To make sure I’m right about this one and not just playing an attorney myself, I reviewed this paper with an experienced FDA regulatory attorney whom I know the FDA respects. Meaning that when he sends them [the FDA] a letter, they know he knows the law in this area and has objective evidence of the results.

The main issue with the AJSM article concerns four exempted areas of orthobiologics that the FDA has clarified many times:

1. Blood Products

The article tried to convince the reader that to use PRP, FDA approval is first required, either in the form of a biologic drug license or an FDA 510(k) clearance for a device. There’s just one issue with that conclusion: It’s not actually supported by FDA’s own regulation and statements. Why? First, blood products, such as PRP, are not considered HCT/Ps and are exempt from regulation so that practitioners do not need FDA approval when administering PRP to patients (1). In addition, if a provider is creating PRP in their office, that provider is exempt from the FDA’s registration and listing requirements when they “manufacture” PRP solely for use in their own practice (2).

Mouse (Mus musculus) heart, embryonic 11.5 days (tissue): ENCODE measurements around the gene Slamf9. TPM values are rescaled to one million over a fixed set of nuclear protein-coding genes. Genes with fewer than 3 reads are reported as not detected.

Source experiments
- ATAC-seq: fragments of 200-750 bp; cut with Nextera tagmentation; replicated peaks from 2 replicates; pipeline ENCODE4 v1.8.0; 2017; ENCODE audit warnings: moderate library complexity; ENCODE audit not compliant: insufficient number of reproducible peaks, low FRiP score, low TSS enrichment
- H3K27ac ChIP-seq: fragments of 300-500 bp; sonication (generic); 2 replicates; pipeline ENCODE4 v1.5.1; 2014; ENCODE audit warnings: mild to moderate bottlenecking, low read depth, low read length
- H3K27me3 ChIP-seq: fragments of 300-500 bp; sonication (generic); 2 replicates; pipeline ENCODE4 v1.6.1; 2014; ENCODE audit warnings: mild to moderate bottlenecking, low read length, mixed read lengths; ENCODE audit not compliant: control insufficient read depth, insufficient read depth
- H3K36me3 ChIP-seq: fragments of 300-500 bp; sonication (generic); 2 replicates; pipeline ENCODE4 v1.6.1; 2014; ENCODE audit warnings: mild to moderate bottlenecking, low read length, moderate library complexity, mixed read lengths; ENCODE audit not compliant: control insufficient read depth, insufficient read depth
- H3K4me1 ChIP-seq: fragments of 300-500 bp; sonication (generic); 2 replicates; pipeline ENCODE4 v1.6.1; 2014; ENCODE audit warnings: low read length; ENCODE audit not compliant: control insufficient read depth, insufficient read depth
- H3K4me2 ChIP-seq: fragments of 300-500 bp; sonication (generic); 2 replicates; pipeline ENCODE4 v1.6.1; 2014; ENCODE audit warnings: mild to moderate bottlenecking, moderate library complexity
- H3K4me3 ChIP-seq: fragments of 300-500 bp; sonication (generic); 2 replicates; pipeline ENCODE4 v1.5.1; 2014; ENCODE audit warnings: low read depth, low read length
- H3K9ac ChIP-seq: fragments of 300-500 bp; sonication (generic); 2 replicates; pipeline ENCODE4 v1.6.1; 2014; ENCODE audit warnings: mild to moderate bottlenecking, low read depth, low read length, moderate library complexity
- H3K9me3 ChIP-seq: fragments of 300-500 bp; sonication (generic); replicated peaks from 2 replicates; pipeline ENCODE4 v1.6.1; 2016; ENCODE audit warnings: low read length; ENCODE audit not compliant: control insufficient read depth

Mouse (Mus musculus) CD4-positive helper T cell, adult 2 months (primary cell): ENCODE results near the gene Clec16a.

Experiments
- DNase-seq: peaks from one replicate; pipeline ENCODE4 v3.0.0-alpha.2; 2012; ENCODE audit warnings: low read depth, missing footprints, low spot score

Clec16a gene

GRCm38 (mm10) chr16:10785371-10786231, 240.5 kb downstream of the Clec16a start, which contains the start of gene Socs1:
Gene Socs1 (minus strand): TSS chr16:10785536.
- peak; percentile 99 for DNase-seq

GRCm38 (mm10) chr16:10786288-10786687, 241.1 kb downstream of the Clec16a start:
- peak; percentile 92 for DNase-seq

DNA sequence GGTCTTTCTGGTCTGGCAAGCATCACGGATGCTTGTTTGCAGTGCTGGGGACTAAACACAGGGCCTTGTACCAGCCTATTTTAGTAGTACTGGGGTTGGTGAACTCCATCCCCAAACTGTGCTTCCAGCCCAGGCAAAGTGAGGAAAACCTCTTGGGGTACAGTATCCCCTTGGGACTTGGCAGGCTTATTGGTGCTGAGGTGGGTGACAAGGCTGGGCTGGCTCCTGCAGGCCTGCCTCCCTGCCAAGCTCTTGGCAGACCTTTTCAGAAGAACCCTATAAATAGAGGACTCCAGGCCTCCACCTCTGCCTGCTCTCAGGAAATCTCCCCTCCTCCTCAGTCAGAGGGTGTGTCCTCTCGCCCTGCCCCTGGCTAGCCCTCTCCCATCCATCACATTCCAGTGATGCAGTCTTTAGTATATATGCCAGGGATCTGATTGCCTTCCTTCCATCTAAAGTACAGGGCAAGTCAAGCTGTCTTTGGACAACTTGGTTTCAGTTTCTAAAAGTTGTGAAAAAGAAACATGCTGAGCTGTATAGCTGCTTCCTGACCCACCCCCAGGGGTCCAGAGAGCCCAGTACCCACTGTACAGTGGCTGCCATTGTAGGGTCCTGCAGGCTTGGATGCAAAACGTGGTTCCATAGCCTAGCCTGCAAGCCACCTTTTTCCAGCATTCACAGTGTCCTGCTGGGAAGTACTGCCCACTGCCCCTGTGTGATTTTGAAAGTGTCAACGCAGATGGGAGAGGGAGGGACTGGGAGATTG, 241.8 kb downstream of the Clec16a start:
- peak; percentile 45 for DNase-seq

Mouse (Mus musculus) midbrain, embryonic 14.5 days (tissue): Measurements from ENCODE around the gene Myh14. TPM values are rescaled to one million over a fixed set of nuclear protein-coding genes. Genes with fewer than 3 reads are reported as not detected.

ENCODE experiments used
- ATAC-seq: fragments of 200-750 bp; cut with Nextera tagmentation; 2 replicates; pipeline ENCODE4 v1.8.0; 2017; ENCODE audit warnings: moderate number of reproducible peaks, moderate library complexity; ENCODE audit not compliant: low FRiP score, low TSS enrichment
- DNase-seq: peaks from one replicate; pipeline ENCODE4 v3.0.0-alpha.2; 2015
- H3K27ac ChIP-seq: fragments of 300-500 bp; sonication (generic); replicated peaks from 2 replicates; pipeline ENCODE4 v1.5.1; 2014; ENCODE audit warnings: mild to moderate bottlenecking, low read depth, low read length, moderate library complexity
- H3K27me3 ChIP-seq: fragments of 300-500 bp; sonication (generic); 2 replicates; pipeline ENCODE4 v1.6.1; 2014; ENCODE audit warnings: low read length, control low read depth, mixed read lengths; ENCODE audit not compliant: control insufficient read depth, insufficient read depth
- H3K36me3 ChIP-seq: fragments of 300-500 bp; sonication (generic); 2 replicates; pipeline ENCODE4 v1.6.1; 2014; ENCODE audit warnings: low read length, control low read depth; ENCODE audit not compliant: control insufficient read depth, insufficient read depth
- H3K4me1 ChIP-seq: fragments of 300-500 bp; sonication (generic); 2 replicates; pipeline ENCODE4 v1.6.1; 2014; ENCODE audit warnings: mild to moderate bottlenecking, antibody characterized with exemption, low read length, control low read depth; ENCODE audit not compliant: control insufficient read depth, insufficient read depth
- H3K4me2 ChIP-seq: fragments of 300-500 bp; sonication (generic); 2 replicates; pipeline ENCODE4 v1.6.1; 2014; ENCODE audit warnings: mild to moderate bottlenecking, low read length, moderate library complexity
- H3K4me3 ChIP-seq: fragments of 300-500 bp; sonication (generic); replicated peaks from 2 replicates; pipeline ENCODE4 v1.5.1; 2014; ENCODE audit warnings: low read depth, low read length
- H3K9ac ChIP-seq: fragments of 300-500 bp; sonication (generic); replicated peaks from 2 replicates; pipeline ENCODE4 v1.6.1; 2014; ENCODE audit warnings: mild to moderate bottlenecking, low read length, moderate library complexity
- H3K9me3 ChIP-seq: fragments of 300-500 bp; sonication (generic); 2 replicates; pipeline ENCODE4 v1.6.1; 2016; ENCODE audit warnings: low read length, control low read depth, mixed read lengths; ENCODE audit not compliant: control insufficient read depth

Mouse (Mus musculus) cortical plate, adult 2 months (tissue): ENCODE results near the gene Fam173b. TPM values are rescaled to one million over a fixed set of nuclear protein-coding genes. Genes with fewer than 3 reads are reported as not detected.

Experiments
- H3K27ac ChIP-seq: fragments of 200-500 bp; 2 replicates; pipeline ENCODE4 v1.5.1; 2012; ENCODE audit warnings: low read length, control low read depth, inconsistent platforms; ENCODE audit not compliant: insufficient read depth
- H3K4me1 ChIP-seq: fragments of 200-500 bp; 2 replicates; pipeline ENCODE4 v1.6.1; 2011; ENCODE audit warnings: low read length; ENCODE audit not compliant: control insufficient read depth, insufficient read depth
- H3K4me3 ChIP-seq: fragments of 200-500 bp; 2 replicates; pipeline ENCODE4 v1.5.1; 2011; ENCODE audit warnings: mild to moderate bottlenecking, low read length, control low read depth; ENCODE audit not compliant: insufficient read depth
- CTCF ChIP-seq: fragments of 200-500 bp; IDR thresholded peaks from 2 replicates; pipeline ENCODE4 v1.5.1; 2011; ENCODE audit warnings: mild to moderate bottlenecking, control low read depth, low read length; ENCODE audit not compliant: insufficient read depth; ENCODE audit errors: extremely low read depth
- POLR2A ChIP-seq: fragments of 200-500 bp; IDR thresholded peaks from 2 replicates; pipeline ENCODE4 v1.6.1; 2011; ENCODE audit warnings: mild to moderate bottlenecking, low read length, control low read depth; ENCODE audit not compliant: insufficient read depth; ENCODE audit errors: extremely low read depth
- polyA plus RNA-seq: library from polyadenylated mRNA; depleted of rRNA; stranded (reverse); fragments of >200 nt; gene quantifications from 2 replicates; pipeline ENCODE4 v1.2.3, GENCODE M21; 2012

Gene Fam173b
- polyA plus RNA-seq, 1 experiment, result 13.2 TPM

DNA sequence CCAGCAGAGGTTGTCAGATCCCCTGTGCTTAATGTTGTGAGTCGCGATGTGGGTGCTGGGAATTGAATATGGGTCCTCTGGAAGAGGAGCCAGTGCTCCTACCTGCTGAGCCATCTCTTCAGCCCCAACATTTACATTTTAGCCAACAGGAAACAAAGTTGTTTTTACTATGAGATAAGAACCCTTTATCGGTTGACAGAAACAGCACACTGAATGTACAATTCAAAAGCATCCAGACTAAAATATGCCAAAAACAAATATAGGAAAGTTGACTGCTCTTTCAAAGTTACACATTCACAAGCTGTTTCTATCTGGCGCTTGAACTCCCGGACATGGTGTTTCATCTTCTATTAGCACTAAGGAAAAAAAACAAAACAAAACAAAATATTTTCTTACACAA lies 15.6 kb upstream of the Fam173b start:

Where are Fang and Vangsness getting confused? Centralized manufacturers and distributors of blood and blood products (like a blood bank) are subject to extensive federal regulation, but licensed practitioners using autologous PRP (i.e., orthobiologics from a patient’s own body) in orthopedic and sports medicine procedures are left to regulation by the individual states as practitioners rather than as product manufacturers.

2. Bone Marrow

Fang and Vangsness also fail to fully comprehend the regulations surrounding the use of bone marrow concentrate (BMC or BMAC) by providers. On the one hand, they correctly state that “minimally manipulated bone marrow for homologous use” is not an HCT/P under Part 1271, but then they randomly conclude that BMC needs FDA approval before use. Huh?